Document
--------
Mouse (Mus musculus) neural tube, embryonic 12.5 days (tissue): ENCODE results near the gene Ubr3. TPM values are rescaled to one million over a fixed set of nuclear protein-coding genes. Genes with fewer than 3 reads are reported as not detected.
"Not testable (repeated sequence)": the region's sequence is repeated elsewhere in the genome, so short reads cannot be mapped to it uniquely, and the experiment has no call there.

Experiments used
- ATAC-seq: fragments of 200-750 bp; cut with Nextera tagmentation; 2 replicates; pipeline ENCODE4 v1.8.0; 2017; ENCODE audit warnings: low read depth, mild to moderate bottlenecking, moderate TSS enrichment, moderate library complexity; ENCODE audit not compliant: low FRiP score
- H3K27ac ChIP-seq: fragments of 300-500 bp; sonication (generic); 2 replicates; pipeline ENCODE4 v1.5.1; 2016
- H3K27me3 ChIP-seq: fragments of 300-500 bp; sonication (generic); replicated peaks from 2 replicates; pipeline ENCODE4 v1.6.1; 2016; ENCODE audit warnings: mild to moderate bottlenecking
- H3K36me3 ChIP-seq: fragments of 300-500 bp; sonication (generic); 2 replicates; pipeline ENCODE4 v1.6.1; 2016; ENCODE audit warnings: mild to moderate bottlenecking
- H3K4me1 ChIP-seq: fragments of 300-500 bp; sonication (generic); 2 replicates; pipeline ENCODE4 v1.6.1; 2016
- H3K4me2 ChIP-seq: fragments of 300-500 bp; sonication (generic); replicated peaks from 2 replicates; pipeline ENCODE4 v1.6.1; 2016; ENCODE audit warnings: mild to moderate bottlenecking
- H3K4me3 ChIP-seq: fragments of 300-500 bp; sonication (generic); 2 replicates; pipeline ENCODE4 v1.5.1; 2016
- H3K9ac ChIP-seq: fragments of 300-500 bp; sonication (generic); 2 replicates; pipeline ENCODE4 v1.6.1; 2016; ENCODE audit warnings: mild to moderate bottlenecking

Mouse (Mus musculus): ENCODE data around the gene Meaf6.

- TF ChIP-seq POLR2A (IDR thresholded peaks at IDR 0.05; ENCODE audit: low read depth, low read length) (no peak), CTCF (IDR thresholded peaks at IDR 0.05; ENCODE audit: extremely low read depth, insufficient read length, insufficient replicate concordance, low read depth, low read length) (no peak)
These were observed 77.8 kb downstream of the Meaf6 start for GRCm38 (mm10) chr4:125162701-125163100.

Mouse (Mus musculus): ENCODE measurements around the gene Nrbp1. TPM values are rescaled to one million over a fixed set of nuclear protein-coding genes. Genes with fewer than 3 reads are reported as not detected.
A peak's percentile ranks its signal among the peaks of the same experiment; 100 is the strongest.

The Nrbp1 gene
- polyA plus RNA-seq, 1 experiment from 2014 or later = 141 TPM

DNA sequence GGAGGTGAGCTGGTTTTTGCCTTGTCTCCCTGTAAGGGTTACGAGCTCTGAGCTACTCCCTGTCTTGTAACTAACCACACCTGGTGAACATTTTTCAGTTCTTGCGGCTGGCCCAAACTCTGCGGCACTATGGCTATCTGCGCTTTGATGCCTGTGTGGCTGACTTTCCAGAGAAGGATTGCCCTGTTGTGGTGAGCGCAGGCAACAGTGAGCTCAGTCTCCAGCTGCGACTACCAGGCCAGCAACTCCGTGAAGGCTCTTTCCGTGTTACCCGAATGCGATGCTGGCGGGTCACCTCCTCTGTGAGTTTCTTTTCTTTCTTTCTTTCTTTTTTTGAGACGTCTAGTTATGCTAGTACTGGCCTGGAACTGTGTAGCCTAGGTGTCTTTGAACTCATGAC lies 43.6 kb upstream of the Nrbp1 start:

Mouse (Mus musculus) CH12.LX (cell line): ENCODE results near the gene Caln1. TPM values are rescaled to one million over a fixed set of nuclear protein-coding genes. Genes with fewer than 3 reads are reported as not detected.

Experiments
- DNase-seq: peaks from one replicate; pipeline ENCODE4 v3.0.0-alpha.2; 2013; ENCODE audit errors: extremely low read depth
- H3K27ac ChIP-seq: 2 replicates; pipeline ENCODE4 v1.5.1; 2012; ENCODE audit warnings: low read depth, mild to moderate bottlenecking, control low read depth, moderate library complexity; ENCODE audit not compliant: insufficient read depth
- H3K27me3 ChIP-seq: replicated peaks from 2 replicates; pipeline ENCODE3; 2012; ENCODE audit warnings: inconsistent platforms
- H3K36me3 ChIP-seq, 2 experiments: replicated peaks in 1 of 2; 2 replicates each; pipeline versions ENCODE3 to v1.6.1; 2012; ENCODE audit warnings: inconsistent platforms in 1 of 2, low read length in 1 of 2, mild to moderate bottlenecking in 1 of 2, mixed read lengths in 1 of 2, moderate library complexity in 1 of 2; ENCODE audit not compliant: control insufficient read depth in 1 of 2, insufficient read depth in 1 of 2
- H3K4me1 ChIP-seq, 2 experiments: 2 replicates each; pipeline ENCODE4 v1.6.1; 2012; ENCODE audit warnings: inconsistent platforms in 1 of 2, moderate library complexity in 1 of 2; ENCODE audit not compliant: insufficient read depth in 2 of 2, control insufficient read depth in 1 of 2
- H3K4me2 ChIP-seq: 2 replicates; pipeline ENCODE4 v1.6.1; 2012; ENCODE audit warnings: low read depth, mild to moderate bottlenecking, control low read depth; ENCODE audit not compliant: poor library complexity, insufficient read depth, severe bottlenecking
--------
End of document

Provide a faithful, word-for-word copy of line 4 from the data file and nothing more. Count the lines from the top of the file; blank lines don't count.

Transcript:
- ATAC-seq: fragments of 200-750 bp; cut with Nextera tagmentation; 2 replicates; pipeline ENCODE4 v1.8.0; 2017; ENCODE audit warnings: low read depth, mild to moderate bottlenecking, moderate TSS enrichment, moderate library complexity; ENCODE audit not compliant: low FRiP score